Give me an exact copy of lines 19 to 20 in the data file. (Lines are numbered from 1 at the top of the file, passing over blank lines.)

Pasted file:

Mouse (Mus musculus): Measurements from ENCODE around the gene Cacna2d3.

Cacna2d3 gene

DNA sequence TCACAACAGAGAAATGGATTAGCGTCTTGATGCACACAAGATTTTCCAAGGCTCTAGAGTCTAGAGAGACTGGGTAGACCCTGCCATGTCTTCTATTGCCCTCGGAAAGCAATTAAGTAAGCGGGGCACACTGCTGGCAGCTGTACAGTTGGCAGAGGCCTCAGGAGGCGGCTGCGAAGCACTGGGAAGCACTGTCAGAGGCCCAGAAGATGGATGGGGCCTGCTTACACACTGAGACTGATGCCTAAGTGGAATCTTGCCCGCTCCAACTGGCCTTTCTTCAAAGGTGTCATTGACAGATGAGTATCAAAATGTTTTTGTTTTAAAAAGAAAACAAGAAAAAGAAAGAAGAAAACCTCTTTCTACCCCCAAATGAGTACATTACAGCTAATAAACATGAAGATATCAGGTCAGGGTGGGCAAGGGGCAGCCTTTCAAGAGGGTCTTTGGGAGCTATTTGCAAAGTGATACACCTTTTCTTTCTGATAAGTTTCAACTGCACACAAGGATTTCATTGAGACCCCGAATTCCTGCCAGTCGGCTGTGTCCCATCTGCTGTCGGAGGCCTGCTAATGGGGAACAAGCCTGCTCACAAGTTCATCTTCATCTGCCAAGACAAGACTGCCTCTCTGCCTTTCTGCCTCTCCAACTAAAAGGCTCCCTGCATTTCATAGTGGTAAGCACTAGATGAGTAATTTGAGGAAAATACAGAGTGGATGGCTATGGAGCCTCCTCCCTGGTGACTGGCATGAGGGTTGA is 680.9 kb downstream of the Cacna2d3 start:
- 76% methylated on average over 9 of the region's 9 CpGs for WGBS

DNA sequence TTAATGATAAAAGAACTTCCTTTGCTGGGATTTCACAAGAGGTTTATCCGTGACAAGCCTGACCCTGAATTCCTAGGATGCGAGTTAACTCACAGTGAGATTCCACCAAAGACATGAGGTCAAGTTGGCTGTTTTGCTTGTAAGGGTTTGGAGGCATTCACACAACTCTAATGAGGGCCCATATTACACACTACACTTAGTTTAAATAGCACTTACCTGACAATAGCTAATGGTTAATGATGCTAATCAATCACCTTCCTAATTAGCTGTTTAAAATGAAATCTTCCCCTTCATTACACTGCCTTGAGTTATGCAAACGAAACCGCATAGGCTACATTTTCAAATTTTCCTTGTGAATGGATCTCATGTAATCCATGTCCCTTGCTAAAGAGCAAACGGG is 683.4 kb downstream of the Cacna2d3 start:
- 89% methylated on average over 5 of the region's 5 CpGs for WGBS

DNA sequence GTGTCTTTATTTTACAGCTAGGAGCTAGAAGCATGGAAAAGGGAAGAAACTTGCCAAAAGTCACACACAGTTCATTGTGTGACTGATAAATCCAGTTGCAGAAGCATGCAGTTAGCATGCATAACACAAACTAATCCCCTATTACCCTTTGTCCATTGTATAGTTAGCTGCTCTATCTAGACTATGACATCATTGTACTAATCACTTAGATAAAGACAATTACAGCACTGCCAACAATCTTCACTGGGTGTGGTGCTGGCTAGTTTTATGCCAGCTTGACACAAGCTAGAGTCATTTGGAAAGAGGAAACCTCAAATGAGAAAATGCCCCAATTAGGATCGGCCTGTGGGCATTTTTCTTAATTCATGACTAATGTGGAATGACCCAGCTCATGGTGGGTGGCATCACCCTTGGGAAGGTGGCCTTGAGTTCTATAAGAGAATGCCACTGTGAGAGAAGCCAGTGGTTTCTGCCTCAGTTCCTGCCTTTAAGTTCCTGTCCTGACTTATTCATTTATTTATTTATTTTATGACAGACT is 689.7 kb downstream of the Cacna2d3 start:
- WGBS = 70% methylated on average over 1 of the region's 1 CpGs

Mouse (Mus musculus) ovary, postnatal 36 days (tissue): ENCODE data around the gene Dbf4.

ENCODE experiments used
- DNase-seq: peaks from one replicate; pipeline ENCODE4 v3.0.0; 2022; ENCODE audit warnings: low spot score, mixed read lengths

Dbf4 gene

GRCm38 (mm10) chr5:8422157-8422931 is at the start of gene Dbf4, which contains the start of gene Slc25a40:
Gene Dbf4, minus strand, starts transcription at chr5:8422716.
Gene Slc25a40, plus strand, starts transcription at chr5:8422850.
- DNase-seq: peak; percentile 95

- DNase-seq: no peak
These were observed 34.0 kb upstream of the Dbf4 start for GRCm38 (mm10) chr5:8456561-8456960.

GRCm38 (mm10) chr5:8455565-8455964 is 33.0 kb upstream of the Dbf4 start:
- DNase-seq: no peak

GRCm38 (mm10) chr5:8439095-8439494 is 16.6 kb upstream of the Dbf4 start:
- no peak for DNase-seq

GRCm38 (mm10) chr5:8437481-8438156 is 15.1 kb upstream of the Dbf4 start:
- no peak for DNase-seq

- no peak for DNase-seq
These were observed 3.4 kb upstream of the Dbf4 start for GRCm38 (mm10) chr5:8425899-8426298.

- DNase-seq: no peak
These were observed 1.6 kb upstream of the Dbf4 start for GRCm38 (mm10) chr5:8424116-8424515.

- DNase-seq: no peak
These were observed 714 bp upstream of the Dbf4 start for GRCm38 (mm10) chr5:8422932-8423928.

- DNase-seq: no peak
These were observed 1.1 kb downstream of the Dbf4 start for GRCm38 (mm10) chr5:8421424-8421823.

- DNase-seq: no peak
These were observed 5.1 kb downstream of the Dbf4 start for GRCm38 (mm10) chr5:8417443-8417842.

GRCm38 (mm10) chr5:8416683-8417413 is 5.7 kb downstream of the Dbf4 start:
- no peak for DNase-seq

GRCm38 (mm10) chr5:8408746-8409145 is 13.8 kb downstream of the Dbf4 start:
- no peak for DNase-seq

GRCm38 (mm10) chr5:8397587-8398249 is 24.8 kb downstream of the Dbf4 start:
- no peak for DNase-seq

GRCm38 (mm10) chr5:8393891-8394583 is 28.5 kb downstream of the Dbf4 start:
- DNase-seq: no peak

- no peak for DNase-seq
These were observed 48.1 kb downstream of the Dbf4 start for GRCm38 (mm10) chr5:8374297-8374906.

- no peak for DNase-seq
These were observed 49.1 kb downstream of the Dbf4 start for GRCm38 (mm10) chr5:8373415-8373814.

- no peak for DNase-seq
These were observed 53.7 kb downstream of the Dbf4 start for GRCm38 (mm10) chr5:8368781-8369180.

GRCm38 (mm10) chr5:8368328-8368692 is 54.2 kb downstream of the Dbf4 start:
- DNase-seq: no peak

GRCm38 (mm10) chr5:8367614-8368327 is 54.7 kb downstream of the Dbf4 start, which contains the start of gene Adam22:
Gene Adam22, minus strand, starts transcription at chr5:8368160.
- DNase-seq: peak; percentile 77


GRCm38 (mm10) chr5:8455565-8455964 is 33.0 kb upstream of the Dbf4 start:
- DNase-seq: no peak